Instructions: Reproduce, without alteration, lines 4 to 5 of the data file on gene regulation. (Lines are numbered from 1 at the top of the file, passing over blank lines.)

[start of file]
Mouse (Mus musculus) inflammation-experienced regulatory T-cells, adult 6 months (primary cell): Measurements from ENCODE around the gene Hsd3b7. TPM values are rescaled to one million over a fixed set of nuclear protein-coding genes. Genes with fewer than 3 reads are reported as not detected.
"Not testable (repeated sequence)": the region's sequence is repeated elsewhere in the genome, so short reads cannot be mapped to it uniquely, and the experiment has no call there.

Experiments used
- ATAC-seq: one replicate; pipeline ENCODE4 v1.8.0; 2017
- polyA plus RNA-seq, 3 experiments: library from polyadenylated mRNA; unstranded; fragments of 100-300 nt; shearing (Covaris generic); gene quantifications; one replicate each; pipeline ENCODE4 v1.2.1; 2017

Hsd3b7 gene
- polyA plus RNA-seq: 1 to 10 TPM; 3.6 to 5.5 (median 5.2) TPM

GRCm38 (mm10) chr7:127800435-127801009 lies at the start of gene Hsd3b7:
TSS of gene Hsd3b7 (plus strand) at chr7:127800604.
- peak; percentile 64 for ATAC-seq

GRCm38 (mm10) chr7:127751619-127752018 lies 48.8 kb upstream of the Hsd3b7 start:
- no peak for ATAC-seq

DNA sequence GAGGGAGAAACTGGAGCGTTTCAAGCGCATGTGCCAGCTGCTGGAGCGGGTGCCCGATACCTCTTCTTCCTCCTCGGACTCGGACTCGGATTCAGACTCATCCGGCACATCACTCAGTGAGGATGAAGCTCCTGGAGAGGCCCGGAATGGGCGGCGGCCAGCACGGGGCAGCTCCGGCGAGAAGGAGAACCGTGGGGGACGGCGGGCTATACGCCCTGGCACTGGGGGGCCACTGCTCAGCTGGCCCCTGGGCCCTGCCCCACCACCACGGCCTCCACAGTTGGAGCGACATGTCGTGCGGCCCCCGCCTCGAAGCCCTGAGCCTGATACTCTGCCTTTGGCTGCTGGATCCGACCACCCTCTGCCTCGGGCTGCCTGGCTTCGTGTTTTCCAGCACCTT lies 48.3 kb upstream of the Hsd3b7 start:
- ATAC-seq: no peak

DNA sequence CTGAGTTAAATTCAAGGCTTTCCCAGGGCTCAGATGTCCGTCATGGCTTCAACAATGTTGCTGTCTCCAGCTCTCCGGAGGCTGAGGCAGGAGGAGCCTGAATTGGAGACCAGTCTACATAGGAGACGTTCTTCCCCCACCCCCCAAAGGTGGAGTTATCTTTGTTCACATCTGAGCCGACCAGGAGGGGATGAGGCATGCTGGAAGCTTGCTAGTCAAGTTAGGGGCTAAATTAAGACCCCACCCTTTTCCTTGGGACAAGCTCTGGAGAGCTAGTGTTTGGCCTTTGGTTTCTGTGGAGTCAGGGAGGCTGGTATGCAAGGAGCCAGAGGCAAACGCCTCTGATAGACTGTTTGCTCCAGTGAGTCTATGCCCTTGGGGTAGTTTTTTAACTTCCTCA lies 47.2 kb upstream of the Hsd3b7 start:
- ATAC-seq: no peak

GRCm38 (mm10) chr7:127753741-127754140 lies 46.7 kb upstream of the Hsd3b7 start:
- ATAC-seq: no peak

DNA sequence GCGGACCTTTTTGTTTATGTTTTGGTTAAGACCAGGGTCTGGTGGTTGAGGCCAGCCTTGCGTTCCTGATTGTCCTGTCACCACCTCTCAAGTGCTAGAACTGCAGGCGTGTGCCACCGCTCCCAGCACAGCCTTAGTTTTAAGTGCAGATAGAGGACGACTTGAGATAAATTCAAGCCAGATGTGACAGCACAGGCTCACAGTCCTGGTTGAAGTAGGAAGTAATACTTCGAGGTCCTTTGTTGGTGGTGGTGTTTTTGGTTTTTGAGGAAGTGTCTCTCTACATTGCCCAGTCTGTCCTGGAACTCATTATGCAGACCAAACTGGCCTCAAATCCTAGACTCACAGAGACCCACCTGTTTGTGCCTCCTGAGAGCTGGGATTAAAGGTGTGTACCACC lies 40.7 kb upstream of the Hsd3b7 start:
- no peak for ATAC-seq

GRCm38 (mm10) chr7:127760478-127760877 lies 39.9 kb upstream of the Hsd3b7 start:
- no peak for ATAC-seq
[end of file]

- ATAC-seq: one replicate; pipeline ENCODE4 v1.8.0; 2017
- polyA plus RNA-seq, 3 experiments: library from polyadenylated mRNA; unstranded; fragments of 100-300 nt; shearing (Covaris generic); gene quantifications; one replicate each; pipeline ENCODE4 v1.2.1; 2017